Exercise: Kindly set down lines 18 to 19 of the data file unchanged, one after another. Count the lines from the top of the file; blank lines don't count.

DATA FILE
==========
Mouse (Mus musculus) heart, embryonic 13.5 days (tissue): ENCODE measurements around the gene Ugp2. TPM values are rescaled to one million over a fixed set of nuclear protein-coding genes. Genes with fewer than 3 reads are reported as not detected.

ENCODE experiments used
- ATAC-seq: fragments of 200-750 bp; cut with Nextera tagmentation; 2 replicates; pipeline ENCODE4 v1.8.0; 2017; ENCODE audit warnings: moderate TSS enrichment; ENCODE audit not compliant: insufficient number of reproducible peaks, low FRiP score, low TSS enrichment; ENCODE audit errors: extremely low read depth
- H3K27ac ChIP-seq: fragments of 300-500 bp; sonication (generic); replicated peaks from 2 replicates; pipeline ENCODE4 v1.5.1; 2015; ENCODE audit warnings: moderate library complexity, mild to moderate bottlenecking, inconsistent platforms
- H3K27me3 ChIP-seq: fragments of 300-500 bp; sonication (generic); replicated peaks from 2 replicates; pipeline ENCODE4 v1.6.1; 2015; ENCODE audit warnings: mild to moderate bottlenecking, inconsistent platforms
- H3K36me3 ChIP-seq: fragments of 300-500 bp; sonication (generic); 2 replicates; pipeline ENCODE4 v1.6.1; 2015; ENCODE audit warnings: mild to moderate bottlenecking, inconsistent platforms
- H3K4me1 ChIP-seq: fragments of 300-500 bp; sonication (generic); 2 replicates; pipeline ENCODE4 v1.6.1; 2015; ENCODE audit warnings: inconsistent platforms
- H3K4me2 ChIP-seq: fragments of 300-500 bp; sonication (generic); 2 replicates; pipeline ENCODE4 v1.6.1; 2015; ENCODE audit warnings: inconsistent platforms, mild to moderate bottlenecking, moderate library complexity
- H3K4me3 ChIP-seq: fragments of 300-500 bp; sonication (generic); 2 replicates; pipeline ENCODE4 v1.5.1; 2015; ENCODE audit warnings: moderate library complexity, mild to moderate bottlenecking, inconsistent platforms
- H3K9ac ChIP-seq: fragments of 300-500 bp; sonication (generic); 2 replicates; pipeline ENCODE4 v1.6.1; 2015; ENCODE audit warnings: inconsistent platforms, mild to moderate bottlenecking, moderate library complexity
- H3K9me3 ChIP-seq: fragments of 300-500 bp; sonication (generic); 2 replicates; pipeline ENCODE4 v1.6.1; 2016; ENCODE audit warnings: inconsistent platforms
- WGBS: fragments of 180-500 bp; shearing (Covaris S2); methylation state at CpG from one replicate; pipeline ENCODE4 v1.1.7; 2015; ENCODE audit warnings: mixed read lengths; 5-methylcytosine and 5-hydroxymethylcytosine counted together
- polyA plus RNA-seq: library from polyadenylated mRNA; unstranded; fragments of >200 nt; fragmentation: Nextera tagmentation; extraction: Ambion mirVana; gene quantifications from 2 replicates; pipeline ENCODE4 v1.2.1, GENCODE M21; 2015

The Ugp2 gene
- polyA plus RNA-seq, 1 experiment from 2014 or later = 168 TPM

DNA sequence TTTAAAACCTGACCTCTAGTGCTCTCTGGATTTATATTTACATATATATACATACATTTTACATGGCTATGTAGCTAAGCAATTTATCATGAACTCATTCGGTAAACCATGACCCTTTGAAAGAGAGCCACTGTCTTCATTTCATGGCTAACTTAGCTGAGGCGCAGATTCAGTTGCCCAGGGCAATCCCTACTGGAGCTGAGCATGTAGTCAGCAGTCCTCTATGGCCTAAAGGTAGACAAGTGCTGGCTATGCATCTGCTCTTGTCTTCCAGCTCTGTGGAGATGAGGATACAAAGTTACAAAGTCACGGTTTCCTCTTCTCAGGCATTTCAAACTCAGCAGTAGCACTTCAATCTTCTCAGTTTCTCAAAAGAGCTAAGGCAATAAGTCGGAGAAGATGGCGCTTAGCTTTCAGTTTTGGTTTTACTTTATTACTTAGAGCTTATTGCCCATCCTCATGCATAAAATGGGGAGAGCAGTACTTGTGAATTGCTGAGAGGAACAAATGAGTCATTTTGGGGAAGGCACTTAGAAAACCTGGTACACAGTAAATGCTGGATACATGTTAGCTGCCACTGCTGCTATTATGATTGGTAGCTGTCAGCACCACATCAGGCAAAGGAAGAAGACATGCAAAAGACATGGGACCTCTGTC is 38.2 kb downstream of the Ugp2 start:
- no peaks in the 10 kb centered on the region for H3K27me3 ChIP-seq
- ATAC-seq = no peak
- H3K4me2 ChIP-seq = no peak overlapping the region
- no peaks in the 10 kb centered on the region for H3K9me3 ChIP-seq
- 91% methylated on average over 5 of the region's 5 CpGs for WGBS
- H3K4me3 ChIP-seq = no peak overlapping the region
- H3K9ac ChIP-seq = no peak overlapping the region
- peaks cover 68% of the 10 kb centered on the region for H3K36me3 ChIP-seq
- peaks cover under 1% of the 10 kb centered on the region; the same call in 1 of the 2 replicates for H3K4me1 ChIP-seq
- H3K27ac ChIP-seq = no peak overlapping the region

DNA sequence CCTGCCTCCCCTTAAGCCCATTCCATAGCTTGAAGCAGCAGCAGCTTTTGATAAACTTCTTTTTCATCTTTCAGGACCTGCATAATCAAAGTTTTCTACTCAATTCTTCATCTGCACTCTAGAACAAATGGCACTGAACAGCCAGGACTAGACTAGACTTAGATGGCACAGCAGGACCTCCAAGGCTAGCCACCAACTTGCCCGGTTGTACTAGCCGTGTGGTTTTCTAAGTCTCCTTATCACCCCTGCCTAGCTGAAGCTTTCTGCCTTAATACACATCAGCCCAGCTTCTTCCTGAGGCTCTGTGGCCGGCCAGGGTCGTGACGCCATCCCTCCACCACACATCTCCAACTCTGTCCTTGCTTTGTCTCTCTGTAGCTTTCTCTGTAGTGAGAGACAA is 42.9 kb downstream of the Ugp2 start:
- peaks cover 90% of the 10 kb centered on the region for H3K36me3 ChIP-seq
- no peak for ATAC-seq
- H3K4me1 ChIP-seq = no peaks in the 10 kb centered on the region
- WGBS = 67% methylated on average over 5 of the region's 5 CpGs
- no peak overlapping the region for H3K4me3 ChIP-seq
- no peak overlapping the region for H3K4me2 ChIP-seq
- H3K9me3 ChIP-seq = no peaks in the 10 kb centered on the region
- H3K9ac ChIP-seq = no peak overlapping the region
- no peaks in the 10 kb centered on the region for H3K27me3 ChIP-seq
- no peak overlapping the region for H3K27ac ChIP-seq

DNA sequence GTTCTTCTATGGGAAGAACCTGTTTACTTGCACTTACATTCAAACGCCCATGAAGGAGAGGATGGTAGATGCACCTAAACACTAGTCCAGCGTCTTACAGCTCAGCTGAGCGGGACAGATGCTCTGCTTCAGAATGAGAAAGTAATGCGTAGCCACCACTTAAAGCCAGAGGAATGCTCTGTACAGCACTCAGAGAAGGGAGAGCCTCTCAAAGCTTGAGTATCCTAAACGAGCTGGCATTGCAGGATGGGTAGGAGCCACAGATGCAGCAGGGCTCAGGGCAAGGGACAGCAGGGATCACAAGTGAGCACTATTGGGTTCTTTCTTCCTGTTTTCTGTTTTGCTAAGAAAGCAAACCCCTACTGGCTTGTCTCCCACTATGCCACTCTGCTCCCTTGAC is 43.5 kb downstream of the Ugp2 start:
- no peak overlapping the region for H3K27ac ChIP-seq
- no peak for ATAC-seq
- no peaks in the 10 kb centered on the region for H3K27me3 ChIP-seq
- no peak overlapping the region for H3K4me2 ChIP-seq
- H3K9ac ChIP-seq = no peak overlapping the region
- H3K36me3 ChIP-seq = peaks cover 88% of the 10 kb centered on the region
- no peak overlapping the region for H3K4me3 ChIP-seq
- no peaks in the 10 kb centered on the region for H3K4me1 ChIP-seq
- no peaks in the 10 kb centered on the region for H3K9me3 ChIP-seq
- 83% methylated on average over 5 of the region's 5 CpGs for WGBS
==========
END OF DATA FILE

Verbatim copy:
- ATAC-seq = no peak
- H3K4me2 ChIP-seq = no peak overlapping the region